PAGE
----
Government Shutdowns: New Year, Same Story

Progress on a 2024 U.S. federal budget has been limited.

As a team, we resolved to share a quiet week to end the year, with no publications or other requirements to work. The timing was good: economic news was sparse at the end of 2023. But we were disappointed to see that members of Congress also took a holiday reprieve. Yet another federal government shutdown is fast approaching, and a deal to avoid it seems to be nowhere in sight.

To recap: The Fiscal Responsibility Act (FRA) which ended the debt ceiling standoff last June included broad guidelines for spending in fiscal year 2024. However, the FRA was not a firm budget, and haggling ensued over details. Just before a shutdown was to begin on October 1, Congress passed a continuing resolution (CR) of the 2023 budget. That bridge only lasted seven weeks, though, and a new, staggered CR was passed carry on into the new year.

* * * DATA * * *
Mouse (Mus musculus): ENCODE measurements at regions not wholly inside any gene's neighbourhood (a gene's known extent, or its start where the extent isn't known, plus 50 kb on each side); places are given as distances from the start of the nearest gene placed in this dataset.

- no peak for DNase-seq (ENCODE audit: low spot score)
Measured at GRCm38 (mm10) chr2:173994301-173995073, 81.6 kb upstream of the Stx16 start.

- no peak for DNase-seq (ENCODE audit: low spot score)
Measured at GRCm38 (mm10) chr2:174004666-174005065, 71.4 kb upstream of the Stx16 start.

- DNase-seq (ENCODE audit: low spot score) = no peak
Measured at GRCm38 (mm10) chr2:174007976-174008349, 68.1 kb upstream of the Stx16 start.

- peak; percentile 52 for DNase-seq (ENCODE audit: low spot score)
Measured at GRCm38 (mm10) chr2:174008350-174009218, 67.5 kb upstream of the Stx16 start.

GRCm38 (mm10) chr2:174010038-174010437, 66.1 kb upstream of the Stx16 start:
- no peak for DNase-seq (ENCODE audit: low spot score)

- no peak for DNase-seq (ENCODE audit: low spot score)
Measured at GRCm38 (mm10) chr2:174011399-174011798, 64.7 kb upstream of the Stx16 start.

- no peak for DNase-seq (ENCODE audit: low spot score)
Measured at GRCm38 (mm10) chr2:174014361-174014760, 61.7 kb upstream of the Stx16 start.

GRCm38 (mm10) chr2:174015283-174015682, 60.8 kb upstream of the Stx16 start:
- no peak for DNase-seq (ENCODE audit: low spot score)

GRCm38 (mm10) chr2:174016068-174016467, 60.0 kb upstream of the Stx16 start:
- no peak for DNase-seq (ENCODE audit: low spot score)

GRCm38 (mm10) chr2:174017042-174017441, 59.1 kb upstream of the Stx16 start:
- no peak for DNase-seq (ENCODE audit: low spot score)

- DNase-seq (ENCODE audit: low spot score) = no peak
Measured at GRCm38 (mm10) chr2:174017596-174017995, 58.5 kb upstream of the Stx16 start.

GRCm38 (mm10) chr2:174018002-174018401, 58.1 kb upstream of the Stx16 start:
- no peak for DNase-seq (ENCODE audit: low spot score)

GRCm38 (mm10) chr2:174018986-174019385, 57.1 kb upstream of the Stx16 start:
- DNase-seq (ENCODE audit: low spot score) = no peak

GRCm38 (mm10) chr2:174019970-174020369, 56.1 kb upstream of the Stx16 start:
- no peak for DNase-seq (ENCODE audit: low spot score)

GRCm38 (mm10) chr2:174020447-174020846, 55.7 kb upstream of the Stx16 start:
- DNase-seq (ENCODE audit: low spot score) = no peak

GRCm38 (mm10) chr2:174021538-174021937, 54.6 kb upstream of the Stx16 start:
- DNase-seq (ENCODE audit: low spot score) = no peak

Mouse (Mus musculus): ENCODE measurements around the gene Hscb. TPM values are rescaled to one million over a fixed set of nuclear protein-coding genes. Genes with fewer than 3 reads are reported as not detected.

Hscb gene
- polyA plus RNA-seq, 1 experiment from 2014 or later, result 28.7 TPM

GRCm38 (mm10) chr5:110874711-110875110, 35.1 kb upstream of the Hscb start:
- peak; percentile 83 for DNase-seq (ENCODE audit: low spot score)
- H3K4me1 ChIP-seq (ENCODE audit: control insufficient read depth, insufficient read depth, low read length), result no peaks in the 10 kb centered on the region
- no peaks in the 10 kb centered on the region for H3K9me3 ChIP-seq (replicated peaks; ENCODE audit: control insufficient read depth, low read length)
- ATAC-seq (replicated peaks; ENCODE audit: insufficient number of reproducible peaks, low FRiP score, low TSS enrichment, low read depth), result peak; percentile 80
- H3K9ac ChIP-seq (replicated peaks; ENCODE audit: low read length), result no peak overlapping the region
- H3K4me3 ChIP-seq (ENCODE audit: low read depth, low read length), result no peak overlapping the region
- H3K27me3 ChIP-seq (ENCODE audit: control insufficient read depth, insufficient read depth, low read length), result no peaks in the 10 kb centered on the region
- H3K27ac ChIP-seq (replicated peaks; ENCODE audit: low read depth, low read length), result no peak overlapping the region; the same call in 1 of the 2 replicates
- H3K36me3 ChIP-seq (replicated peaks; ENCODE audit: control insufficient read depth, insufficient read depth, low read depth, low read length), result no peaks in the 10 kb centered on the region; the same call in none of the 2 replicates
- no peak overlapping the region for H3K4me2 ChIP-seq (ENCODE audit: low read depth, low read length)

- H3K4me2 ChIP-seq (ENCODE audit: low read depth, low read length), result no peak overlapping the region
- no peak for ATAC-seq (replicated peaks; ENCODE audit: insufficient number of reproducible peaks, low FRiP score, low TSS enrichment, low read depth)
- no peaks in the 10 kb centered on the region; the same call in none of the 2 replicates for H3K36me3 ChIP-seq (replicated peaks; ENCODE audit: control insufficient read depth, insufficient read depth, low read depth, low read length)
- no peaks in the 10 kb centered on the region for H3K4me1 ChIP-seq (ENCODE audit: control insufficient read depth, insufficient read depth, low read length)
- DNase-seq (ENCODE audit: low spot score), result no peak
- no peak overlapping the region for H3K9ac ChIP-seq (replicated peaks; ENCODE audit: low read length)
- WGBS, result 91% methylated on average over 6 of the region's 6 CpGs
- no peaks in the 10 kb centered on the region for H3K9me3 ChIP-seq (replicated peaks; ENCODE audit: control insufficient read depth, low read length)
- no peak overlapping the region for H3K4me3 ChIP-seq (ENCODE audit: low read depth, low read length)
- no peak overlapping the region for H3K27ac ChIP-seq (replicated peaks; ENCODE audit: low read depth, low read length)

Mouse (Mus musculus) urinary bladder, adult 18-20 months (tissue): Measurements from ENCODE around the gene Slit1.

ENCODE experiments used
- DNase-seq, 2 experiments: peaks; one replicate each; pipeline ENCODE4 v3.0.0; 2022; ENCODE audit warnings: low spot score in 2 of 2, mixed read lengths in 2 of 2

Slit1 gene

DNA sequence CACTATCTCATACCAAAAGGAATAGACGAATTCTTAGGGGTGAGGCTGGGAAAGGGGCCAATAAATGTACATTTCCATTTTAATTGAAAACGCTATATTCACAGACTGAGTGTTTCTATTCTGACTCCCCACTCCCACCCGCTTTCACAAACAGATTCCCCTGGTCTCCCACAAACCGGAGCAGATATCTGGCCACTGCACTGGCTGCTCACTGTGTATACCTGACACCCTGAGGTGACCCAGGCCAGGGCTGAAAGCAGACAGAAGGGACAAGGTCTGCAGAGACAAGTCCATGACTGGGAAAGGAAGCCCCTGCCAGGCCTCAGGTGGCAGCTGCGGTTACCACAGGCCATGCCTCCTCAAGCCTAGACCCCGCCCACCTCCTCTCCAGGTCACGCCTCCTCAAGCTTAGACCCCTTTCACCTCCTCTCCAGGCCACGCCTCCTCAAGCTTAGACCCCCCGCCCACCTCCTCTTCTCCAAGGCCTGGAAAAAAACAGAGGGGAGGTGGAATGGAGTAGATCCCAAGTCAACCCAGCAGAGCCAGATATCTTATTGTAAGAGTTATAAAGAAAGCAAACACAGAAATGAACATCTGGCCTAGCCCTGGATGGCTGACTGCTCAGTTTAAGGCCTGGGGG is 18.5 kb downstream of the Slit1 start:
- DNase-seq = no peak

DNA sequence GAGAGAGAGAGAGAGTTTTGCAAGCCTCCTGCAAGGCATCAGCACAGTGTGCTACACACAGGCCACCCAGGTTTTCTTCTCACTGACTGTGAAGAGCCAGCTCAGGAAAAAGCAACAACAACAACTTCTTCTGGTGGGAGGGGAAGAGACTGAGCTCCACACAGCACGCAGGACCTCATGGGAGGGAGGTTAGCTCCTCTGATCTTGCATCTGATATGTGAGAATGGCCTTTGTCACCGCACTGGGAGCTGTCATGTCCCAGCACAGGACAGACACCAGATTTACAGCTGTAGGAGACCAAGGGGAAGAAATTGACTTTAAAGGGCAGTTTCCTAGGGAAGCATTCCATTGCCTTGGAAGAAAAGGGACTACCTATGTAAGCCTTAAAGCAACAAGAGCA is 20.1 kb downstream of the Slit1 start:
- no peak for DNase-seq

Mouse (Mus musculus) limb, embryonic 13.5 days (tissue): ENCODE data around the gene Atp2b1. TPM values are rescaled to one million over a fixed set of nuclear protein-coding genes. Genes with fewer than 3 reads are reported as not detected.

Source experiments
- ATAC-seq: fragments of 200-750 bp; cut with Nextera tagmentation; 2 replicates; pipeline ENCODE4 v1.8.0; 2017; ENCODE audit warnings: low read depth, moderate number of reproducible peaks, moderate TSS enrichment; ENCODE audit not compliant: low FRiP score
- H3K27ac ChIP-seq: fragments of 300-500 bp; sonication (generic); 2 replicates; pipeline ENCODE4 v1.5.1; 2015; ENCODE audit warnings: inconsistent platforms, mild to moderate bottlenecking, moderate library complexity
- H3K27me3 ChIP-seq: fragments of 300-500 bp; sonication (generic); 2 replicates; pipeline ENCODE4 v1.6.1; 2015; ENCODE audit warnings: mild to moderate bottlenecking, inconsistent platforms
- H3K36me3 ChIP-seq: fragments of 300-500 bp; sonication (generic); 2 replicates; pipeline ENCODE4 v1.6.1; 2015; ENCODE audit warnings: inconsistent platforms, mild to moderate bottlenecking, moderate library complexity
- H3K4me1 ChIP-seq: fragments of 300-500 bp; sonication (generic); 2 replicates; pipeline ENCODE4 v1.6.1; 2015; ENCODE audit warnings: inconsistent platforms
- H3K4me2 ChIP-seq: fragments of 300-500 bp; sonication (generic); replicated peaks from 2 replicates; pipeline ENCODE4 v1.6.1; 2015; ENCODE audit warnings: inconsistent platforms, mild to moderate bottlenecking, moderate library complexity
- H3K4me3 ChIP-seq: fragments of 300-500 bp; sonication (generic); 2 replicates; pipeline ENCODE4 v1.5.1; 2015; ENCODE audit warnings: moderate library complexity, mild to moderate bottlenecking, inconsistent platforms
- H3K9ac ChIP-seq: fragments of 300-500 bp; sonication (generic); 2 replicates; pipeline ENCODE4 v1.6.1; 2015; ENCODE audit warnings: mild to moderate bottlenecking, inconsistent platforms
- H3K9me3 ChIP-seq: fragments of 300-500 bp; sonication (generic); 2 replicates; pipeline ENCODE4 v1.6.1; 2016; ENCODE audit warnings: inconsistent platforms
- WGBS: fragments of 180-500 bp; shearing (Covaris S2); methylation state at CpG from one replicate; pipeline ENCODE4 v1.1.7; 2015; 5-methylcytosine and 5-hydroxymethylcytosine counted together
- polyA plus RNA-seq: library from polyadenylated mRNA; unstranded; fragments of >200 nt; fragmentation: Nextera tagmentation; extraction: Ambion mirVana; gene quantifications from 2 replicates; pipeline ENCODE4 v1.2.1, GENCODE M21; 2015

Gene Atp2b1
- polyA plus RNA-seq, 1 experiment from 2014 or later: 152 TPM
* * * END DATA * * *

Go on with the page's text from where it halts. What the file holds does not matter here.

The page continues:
Without a new budget or another continuing resolution, the federal government will enter a partial shutdown on January 19, and a full shutdown on February 2.

Cessation of all nonessential services beginning in February would be highly disruptive, especially to hundreds of thousands of furloughed government workers. Further, the FRA stipulated that if budget negotiations were still at an impasse in April, 1% across-the-board cuts will become effective for all discretionary spending—including defense spending, an unpopular prospect.

Sticking points in current negotiations include funding for border security and support for the efforts in Ukraine and Gaza. While these are hot-button issues, the amounts under debate are minute relative to total discretionary spending of $1.7 trillion in fiscal 2023. The battle over discretionary spending misses the more worrying trajectories of costs for interest and mandatory programs.

January Shutdown's Impact Would Be Limited